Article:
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author = "Courtney, {Ryan J.} and Philip Clare and Veronica Boland and Martire, {Kristy A.} and Billie Bonevski and Wayne Hall and Mohammad Siahpush and Ron Borland and Doran, {Christopher M.} and Robert West and Michael Farrell and Mattick, {Richard P.}",
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AU - Clare, Philip

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AU - Martire, Kristy A.

AU - Bonevski, Billie

AU - Hall, Wayne

AU - Siahpush, Mohammad

AU - Borland, Ron

AU - Doran, Christopher M.

AU - West, Robert

AU - Farrell, Michael

AU - Mattick, Richard P.

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N2 - Background and aims Little is known about the factors associated with retention in smoking cessation trials, especially for low-socioeconomic status (low-SES) smokers. This study examined the factors associated with retention of low-SES smokers in the Australian Financial Interventions for Smoking Cessation Among Low-Income Smokers (FISCALS) trial. Design A two-group parallel block randomised open-label trial with allocation concealment. Setting Australia. The study was conducted primarily by telephone-based interviews with nicotine replacement therapy delivered via mail. Participants 1047 low-SES smokers interested in quitting smoking were randomised. Measurements Participants completed computer assisted telephone interviews (CATIs) at baseline, 2-month and 8-month follow-up. Smoking-related, substance use, mental or physical health, general psychological constructs, sociodemographic and recruitment sources association with retention at 8-month follow-up were examined using binary logistic regression. Findings 946 participants (90%) completed the 2-month follow-up interview and 880 participants (84%) completed the 8-month follow-up interview. Retention at 8-months was associated with higher motivation to quit (OR: 1.15; 95% CI: 1.04, 1.27 p < 0.01), more recent quit attempts (OR: 1.20; 95% CI: 1.04, 1.40 p < 0.05), increasing age (OR: 1.05; 95% CI: 1.03, 1.07 p < 0.01), and higher level of education (OR: 2.24; 95% CI: 1.45, 3.46 p < 0.01). Lower retention at 8-months occurred for those participants recruited from posters placed in Department of Human Service Centrelink Offices (OR: 0.56; 95% CI: 0.35, 0.89, p < 0.05) compared to participants recruited from Quitline services. No significant differences in retention were found for participants recruited via newspaper advertisements or word of mouth compared to Quitline services. No significant associations were found between health-related or behavioural factors and retention. Conclusions In the context of high overall retention rates from disadvantaged smokers in a randomised trial, retention was greater in those smokers with higher motivation to quit, more recent quit attempts, increased age, higher level of education and for those recruited through Quitline or newspaper advertisements.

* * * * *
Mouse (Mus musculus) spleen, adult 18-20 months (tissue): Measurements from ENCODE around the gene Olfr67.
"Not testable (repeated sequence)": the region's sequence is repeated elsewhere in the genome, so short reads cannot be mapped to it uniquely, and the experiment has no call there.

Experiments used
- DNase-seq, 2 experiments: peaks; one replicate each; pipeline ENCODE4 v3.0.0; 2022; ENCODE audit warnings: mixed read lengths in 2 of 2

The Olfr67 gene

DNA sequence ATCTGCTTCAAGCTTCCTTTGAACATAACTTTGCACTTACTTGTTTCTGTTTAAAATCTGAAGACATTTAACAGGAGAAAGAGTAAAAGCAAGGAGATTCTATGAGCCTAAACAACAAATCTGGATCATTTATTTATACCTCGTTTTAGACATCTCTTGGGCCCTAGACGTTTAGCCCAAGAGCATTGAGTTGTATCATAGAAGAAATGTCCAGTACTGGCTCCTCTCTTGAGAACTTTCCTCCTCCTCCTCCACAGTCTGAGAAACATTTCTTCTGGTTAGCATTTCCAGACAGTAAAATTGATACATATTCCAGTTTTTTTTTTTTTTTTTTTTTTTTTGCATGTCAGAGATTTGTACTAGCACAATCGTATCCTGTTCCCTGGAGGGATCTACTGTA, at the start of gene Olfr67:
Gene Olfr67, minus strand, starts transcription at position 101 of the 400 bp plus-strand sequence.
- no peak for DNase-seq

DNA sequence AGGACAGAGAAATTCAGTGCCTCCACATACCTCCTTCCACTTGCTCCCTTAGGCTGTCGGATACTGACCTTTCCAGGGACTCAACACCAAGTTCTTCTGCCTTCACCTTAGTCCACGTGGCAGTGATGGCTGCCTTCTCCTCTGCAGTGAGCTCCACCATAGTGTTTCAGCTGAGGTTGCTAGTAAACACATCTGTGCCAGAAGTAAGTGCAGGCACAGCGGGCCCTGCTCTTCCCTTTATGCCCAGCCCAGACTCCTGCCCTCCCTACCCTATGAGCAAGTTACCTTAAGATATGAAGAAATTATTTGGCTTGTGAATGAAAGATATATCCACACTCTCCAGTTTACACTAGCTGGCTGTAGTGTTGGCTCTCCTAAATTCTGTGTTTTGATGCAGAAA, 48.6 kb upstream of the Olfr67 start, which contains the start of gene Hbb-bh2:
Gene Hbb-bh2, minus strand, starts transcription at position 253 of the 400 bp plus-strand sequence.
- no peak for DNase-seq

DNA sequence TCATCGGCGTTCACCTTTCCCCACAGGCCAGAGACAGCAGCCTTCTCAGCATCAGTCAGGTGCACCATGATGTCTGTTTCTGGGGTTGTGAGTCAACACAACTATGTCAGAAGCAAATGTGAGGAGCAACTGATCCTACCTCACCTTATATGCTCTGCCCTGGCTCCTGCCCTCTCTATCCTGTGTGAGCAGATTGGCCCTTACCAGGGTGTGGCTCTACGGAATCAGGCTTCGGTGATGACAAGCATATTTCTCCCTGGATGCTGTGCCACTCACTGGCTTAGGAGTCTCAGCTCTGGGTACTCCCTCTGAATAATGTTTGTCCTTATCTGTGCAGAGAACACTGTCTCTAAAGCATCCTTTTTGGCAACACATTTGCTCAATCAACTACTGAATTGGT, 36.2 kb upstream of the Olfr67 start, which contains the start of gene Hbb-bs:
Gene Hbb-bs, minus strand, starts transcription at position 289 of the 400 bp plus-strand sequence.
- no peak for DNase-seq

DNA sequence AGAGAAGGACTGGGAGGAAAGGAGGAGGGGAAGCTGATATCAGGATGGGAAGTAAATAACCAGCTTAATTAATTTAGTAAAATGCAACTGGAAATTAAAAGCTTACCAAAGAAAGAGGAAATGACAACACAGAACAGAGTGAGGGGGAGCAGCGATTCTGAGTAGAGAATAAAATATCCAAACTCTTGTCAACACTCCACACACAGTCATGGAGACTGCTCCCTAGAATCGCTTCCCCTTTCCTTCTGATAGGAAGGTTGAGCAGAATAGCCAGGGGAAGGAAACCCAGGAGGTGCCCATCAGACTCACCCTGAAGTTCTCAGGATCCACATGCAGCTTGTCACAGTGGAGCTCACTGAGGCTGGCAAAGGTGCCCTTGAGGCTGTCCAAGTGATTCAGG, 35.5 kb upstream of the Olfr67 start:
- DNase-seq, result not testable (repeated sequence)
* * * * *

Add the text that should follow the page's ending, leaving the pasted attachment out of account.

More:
AB - Background and aims Little is known about the factors associated with retention in smoking cessation trials, especially for low-socioeconomic status (low-SES) smokers. This study examined the factors associated with retention of low-SES smokers in the Australian Financial Interventions for Smoking Cessation Among Low-Income Smokers (FISCALS) trial. Design A two-group parallel block randomised open-label trial with allocation concealment. Setting Australia. The study was conducted primarily by telephone-based interviews with nicotine replacement therapy delivered via mail. Participants 1047 low-SES smokers interested in quitting smoking were randomised. Measurements Participants completed computer assisted telephone interviews (CATIs) at baseline, 2-month and 8-month follow-up. Smoking-related, substance use, mental or physical health, general psychological constructs, sociodemographic and recruitment sources association with retention at 8-month follow-up were examined using binary logistic regression. Findings 946 participants (90%) completed the 2-month follow-up interview and 880 participants (84%) completed the 8-month follow-up interview. Retention at 8-months was associated with higher motivation to quit (OR: 1.15; 95% CI: 1.04, 1.27 p < 0.01), more recent quit attempts (OR: 1.20; 95% CI: 1.04, 1.40 p < 0.05), increasing age (OR: 1.05; 95% CI: 1.03, 1.07 p < 0.01), and higher level of education (OR: 2.24; 95% CI: 1.45, 3.46 p < 0.01). Lower retention at 8-months occurred for those participants recruited from posters placed in Department of Human Service Centrelink Offices (OR: 0.56; 95% CI: 0.35, 0.89, p < 0.05) compared to participants recruited from Quitline services. No significant differences in retention were found for participants recruited via newspaper advertisements or word of mouth compared to Quitline services. No significant associations were found between health-related or behavioural factors and retention. Conclusions In the context of high overall retention rates from disadvantaged smokers in a randomised trial, retention was greater in those smokers with higher motivation to quit, more recent quit attempts, increased age, higher level of education and for those recruited through Quitline or newspaper advertisements.

KW - Method

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KW - Retention

KW - Smoking cessation

KW - Socioeconomic factors